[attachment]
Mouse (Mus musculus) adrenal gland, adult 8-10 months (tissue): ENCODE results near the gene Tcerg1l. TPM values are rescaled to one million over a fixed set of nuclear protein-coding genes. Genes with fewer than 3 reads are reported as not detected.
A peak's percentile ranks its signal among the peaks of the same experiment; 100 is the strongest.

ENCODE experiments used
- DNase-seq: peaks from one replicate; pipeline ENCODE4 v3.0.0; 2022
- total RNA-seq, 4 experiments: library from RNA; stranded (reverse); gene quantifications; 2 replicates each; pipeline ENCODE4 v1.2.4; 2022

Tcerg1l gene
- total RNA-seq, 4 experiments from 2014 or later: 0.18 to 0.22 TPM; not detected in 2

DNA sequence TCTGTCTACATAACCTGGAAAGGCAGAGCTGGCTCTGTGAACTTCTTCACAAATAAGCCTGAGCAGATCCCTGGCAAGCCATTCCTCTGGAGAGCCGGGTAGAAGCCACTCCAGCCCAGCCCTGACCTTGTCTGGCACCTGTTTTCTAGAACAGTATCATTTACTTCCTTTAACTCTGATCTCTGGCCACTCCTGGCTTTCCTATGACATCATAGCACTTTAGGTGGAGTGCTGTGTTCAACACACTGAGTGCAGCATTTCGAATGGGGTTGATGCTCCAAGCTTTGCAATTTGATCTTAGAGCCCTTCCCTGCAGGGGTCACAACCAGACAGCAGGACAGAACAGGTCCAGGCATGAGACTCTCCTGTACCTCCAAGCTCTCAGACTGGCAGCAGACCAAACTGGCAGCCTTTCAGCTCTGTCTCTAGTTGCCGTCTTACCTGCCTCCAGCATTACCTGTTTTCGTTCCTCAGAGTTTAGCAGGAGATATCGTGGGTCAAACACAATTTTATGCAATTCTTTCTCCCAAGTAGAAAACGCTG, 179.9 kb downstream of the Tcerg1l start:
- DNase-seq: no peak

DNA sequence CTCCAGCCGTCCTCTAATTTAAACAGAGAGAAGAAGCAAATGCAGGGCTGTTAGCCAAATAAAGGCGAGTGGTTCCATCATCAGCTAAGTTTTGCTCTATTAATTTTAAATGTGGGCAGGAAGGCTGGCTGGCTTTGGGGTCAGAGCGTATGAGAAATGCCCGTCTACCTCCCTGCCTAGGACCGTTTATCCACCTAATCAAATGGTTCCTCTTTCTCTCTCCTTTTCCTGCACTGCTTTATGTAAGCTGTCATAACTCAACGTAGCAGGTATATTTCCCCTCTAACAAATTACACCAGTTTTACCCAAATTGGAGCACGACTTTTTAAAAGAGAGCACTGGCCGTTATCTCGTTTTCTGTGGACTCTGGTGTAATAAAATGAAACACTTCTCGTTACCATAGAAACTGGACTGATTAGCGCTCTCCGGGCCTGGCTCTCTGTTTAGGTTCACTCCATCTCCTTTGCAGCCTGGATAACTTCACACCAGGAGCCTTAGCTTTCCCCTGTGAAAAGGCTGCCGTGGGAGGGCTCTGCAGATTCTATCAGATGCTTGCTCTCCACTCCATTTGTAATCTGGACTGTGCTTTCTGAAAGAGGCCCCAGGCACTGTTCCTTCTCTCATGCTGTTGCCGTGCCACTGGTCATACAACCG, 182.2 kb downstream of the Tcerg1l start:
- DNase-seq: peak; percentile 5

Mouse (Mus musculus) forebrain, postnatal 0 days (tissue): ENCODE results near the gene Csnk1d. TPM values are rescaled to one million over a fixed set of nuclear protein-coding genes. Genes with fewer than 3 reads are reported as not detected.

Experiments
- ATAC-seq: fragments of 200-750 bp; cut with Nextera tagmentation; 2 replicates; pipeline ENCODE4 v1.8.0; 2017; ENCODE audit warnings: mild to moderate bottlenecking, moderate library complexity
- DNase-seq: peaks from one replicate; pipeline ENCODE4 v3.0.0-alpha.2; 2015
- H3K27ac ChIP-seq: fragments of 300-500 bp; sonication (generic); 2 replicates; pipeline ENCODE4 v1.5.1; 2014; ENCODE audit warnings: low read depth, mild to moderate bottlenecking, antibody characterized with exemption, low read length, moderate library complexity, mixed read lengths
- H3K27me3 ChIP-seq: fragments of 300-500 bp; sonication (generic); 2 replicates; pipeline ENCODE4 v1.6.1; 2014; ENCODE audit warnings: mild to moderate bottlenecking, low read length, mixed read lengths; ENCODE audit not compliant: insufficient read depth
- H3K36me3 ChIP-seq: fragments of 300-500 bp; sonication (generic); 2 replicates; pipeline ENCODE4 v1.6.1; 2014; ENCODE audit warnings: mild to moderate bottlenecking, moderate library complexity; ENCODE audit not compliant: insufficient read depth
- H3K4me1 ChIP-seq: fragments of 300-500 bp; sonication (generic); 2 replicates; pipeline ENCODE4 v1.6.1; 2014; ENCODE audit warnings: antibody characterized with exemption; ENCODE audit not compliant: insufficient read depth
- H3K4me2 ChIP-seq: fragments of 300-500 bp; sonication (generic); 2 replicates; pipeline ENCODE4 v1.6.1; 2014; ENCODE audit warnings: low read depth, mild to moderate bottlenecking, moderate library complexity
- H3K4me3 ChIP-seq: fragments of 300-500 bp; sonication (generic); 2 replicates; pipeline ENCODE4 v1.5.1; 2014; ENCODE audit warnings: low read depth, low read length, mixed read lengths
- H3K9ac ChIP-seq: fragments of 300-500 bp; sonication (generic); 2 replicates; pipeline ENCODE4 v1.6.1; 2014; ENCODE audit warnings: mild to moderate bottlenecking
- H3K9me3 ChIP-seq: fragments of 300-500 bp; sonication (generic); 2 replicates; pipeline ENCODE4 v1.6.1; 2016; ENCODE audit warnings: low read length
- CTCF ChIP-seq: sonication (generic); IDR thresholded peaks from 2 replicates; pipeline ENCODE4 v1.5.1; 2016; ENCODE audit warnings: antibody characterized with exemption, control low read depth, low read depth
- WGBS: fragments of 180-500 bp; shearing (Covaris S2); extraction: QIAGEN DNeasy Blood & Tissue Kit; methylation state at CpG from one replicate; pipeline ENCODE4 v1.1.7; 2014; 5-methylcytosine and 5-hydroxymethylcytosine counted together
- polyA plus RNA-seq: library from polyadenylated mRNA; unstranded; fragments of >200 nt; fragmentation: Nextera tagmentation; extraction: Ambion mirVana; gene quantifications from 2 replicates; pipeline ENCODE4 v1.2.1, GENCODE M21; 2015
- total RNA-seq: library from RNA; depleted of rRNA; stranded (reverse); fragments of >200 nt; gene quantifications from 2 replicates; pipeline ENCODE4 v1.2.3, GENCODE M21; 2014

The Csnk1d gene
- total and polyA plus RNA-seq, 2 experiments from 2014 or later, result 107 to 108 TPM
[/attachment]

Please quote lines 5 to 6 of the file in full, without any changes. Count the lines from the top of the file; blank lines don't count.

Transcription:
- total RNA-seq, 4 experiments: library from RNA; stranded (reverse); gene quantifications; 2 replicates each; pipeline ENCODE4 v1.2.4; 2022

Tcerg1l gene